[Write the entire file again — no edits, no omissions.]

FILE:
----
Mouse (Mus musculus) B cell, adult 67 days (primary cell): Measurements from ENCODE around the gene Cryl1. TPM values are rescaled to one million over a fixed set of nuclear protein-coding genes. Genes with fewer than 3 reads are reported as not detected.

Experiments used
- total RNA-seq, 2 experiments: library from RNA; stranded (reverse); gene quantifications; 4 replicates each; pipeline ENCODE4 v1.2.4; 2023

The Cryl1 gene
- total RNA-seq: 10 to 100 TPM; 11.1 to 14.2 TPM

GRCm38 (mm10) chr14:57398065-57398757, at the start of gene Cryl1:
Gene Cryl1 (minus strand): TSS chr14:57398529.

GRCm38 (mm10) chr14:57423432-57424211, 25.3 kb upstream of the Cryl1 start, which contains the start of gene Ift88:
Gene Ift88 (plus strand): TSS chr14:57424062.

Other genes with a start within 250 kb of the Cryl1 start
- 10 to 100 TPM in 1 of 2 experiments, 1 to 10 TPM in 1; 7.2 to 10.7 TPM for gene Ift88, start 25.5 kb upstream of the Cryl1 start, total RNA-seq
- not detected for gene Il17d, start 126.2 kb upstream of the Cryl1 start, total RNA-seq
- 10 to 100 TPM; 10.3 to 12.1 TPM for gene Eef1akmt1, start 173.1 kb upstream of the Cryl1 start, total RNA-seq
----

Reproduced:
Mouse (Mus musculus) B cell, adult 67 days (primary cell): Measurements from ENCODE around the gene Cryl1. TPM values are rescaled to one million over a fixed set of nuclear protein-coding genes. Genes with fewer than 3 reads are reported as not detected.

Experiments used
- total RNA-seq, 2 experiments: library from RNA; stranded (reverse); gene quantifications; 4 replicates each; pipeline ENCODE4 v1.2.4; 2023

The Cryl1 gene
- total RNA-seq: 10 to 100 TPM; 11.1 to 14.2 TPM

GRCm38 (mm10) chr14:57398065-57398757, at the start of gene Cryl1:
Gene Cryl1 (minus strand): TSS chr14:57398529.

GRCm38 (mm10) chr14:57423432-57424211, 25.3 kb upstream of the Cryl1 start, which contains the start of gene Ift88:
Gene Ift88 (plus strand): TSS chr14:57424062.

Other genes with a start within 250 kb of the Cryl1 start
- 10 to 100 TPM in 1 of 2 experiments, 1 to 10 TPM in 1; 7.2 to 10.7 TPM for gene Ift88, start 25.5 kb upstream of the Cryl1 start, total RNA-seq
- not detected for gene Il17d, start 126.2 kb upstream of the Cryl1 start, total RNA-seq
- 10 to 100 TPM; 10.3 to 12.1 TPM for gene Eef1akmt1, start 173.1 kb upstream of the Cryl1 start, total RNA-seq